9. ^ "Census of India 2001: Data from the 2001 Census, including cities, villages and towns (Provisional)". Census Commission of India. Archived from the original on 16 June 2004. Retrieved 1 November 2008.
  10. ^ "KEDARNATH CLIMATE". CLIMATE-DATA.ORG. Retrieved 5 May 2020.
  11. ^ "[First-person Account] 'How I Survived 16 June Fury At Kedarnath' - Manoj Rawat - Tehelka - Investigations, Latest News, Politics, Analysis, Blogs, Culture, Photos, Videos, Podcasts". www.tehelka.com.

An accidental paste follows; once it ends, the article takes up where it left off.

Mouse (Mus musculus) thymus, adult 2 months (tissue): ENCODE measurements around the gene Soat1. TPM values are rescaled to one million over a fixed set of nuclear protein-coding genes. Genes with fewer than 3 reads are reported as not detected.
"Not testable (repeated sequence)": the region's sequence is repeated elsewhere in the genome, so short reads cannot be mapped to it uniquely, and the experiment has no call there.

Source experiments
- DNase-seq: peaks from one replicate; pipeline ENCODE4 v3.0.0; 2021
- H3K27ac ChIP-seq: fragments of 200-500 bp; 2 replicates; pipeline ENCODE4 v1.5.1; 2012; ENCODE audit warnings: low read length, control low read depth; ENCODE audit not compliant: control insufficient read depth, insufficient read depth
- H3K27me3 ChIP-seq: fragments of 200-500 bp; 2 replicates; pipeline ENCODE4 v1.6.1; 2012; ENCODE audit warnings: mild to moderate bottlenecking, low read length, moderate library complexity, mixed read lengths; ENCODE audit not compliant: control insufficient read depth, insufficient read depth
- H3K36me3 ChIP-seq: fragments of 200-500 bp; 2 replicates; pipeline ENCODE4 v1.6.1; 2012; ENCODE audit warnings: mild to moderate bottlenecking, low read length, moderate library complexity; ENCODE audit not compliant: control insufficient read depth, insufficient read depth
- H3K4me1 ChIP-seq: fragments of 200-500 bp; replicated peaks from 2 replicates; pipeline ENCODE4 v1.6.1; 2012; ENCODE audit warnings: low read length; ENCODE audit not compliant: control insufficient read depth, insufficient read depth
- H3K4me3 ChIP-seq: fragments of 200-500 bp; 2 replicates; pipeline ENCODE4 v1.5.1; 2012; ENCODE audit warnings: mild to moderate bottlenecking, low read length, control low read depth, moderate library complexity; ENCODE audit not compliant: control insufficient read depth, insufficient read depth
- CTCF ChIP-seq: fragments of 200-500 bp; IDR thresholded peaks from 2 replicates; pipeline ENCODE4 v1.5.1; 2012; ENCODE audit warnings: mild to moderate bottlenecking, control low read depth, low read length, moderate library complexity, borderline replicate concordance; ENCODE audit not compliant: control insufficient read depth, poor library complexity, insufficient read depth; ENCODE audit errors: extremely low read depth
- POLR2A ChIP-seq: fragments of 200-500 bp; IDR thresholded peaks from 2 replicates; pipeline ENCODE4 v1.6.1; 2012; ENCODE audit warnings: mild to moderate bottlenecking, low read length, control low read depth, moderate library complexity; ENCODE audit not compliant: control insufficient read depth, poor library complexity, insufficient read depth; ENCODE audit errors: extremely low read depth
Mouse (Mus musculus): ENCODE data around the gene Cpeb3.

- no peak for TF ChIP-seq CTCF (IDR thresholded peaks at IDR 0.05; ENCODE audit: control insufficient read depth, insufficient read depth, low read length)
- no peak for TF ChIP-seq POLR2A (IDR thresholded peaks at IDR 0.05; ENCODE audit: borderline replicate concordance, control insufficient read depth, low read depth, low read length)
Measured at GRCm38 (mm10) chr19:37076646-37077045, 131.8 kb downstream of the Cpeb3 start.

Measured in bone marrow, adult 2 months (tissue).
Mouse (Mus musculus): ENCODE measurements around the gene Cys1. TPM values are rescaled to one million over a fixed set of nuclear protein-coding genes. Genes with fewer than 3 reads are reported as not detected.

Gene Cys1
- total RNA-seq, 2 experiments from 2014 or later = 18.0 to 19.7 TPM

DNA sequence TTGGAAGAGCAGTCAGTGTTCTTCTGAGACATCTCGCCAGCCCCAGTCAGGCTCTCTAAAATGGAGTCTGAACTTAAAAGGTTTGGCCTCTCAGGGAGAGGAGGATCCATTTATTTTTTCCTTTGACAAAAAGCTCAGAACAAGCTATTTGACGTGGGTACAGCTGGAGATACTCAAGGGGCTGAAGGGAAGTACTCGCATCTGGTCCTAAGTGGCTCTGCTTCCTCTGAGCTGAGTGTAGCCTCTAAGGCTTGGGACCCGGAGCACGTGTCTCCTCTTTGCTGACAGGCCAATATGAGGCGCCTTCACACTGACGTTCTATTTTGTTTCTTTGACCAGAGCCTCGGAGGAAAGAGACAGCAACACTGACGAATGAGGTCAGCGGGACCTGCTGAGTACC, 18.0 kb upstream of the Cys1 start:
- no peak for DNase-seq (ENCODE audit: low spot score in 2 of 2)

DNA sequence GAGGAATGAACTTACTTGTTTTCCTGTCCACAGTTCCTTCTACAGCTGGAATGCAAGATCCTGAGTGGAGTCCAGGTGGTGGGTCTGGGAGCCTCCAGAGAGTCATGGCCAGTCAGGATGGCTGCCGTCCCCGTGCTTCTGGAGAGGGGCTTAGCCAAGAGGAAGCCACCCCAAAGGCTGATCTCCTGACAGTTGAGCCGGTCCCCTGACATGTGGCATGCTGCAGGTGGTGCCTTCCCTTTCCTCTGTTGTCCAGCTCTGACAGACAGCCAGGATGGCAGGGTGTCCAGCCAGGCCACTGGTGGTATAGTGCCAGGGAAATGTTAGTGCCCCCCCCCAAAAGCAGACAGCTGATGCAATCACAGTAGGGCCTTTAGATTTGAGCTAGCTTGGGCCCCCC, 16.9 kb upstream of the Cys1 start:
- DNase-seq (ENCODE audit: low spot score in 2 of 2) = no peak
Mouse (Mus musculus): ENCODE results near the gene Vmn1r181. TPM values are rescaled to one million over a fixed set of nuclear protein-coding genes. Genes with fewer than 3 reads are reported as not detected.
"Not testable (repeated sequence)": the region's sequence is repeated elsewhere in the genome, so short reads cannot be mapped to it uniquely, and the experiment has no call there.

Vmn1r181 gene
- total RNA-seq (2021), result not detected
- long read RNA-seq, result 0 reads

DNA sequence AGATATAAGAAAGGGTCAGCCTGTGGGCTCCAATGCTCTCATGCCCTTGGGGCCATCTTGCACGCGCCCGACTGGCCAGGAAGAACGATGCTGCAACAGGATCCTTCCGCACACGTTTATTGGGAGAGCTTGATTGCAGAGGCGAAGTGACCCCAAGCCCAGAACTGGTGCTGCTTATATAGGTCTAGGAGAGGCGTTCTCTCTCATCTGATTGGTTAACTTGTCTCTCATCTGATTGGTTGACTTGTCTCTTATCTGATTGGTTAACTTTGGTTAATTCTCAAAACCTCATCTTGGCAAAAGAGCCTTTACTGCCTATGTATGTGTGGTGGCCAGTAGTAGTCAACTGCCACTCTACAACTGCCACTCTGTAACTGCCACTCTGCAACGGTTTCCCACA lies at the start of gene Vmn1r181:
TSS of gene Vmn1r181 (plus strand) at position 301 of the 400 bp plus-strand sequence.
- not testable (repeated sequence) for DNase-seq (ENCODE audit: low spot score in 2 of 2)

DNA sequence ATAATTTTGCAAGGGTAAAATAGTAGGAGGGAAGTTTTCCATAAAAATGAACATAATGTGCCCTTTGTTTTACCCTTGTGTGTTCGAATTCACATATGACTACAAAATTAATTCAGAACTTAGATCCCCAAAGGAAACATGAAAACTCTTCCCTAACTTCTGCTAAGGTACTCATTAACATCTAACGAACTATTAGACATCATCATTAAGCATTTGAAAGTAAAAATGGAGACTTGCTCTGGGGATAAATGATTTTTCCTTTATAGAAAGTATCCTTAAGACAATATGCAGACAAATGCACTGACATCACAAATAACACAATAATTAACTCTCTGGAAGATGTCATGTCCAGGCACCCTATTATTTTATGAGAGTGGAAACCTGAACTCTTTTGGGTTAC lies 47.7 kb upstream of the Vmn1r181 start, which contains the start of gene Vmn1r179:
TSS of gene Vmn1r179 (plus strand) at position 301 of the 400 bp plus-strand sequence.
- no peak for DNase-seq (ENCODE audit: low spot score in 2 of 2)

12. ^ "Uttarakhand floods: Survivors of Kedarnath recount ordeal".
  13. ^ a b https://www.economist.com/news/asia/21580209-natural-disaster-aggravated-poor-response-high-and-wet Floods in India: High and wet
  14. ^ "Monsoon fury leaves Kedarnath shrine submerged in mud and slush". The Indian Express. 19 June 2013.
  15. ^ "Thousands missing near Kedarnath shrine".
  16. ^ "Exclusive: Dead bodies of pilgrims found in Kedarnath, one year after Uttarakhand tragedy", News Nation, 13 June 2014
  17. ^ "tourism places". Retrieved 29 July 2020.

External links[edit]